“What is it?” Scarlett asked.

“We need to hurry.” Julian let Scarlett go first, though after a few flights she wished that the sailor had gone before her, or that he’d just left her to her own devices as she imagined he’d been about to at the top of the stairs. According to Julian, every step she took was too slow.

“We don’t have all night,” he repeated. “If we don’t get to the Serpent before dawn—”

“We’ll be out in the cold until tomorrow night. I know. I’m going as fast as I can.” Scarlett had thought the balcony was ten stories high, but now it seemed more like one hundred. She was never going to get to Tella.

It might have been different if her dress weren’t so clingy. Once more Scarlett tried to will it into another shape, but the gown remained determinedly unchanged. Her legs were shaking and a fine layer of sweat coated her thighs as she finally exited with Julian.

Outside, the air was crisper and a little bit damp, though thankfully there was no snow on any of the streets. The dampness came from the canals. Scarlett hadn’t realized it while above, but every other street was made of water. Striped boats swam about, as bright as tropical fish and shaped like half-moons, all helmed by young men or women around her age.

But there were no signs of Donatella.

Julian flagged down a boat right away, aquamarine with red stripes, steered by a young sailor girl dressed to match. Her lips were painted red as well, and Scarlett couldn’t help but notice how wide they parted as Julian strode closer.

“What can I do for you, lovelies?” she asked.

“Oh, I think you’re the lovely one.” Julian ran his fingers through his hair, flashing her a look made of lies and other sinful things. “Can you reach La Serpiente de Cristal before sunup?”

“I’ll take you wherever you need to go, as long as you’re willing to pay.” The red-lipped girl emphasized the word pay, reinforcing what Scarlett

assumed back in the clock shop—coins were not the primary currency used in this game.

Julian was unfazed. “We were told our first ride of the night would be free.

My fiancée here is a special guest of Master Legend.”

“Is that so?” The girl narrowed one eye as if she didn’t believe him, but then to Scarlett’s surprise, she beckoned them on board. “I’m not one to disappoint special guests of Legend.”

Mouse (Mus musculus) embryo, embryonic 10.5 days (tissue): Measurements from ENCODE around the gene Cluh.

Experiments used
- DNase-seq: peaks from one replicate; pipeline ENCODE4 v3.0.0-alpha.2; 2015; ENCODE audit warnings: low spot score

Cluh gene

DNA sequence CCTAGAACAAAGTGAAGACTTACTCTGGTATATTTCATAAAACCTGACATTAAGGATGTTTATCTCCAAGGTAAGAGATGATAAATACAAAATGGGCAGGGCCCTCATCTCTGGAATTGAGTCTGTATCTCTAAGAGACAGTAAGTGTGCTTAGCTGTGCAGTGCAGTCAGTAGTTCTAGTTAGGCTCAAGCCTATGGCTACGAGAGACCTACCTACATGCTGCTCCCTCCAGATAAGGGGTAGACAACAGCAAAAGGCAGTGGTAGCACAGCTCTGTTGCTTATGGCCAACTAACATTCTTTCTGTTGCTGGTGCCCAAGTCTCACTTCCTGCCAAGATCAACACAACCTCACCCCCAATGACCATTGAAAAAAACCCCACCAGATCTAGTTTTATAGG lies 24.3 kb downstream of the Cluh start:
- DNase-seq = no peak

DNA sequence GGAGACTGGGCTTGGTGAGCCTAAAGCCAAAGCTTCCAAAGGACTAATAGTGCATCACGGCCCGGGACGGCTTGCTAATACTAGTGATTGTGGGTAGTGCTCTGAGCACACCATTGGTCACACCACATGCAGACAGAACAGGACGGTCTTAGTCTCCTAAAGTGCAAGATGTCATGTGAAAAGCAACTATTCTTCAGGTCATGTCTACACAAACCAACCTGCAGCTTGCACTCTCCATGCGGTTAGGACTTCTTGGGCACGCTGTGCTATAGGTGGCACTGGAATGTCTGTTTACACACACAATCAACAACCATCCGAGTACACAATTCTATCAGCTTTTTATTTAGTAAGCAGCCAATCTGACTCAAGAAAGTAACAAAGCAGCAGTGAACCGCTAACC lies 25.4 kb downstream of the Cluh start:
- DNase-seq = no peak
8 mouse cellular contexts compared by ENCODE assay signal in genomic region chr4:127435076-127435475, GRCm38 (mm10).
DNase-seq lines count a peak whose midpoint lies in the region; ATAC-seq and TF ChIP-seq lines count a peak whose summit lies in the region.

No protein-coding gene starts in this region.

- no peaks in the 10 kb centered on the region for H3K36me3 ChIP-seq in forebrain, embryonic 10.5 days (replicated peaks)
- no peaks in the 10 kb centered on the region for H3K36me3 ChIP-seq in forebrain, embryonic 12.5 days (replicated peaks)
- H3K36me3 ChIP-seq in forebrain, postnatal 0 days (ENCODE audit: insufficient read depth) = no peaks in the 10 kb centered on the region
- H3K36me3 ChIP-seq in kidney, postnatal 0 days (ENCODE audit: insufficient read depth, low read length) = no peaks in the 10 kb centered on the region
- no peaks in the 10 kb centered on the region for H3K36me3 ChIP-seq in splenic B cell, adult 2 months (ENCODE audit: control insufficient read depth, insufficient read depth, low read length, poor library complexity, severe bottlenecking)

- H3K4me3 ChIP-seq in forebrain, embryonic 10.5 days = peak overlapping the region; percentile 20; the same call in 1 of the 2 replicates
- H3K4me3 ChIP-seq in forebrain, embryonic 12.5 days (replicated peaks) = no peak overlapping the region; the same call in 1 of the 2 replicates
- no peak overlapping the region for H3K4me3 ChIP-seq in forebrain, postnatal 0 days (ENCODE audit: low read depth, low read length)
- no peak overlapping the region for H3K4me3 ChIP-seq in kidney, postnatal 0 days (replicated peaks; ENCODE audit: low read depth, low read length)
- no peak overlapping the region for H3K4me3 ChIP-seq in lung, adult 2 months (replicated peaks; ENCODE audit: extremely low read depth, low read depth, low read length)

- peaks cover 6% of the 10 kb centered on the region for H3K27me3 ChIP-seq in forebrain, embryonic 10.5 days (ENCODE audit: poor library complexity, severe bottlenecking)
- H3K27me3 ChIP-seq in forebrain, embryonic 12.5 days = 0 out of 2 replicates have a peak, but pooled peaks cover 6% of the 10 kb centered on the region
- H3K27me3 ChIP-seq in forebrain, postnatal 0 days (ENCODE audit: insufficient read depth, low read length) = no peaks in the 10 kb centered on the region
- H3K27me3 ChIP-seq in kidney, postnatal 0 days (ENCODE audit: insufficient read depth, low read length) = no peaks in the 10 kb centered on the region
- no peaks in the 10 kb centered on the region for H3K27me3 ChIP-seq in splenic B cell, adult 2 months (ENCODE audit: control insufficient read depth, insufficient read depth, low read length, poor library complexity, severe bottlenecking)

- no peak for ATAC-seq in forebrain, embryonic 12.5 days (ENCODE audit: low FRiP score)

Julian hopped on nimbly and motioned for Scarlett. The boat appeared sturdier than their last ride, with tufted cushions on the benches, yet Scarlett couldn’t bring herself to leave the cobbled street.

“This one isn’t going to sink,” Julian said.

“That’s not what I’m worried about. My sister, what if she’s out here looking for us?”

“Then I hope someone tells her the sun’s about to come up.” “You really don’t care about her at all, do you?”

“If I didn’t care, then I wouldn’t hope someone has told her it’s almost sunup.” Julian motioned impatiently for Scarlett to enter the boat. “You don’t need to worry, love. They’ve probably placed her at the same inn as us.”

“But what if they haven’t?” Scarlett said.

“Then you’re still more likely to find her by boat. We’ll cover distance faster this way.”

“He’s right,” said the girl. “Daylight is approaching fast. Even if you did find your sister, you wouldn’t be able to walk to La Serpiente before it arrives. Tell me what she looks like, and I can keep an eye out for her as we go.”

Scarlett wanted to argue. Even if she couldn’t find her sister before sunup, she wanted to do everything in her power to try. Scarlett imagined this to be the sort of place where a person could be lost and never found.

But Julian and the sailor girl were right; they’d move faster in the crescent boat. Scarlett didn’t know how much time had passed since the isle’s curious sun had disappeared, but she was certain time moved differently in this place.

“My sister is shorter than me, and very pretty, with a bit of a rounder face

and long spirals of blond hair.”

Scarlett had their mother’s darker coloring while Tella had received their father’s fair curls.

“The lighter hair should make her easier to find,” said the sailor girl, but as far as Scarlett could tell, she spent more time with her eyes on Julian’s handsome face.

Julian was just as unhelpful. As they glided over midnight-blue waters she sensed he was searching for something, but it wasn’t her younger sister.

“Can you row any faster?” Julian asked, a muscle ticking in his jaw.

“For someone who’s not paying, you’re rather demanding.” The sailor girl gave him a wink but Julian’s harsh expression remained unchanged.

“What’s wrong?” Scarlett asked. “We’re running out of time.”

A shadow fell over him as several of the lanterns lining the water flickered out. The boat sailed farther and more candles died, their fading smoke casting haze over the water and the few remaining people who still lingered about the cobbled streets.

“That’s how you tell time here? The lanterns go out as it gets closer to dawn?” Scarlett’s eyes anxiously shot around as Julian nodded grimly and another set of candles turned from flames to smoke.

The boat finally came to a rocking halt in front of a long, rickety dock. At the end of it, a searing green door watched Scarlett like a glowing eye. Ivy clung to the walls around it, and though most of the building was swallowed by the night, two dying lanterns illuminated the sign above the entrance—a white serpent coiled around a black cluster of grapes.

Julian was already out of the boat. He grabbed Scarlett’s wrist, hauling her onto the dock. “Faster!” One of the lanterns above the entrance snuffed out and the color of the door seemed to dim as well. It was barely visible as Julian wrenched it open and pushed Scarlett forward.

She stumbled inside. But before Julian could follow, the door slammed shut. Wood crashed against wood as a heavy bolt slid into place, trapping him outside.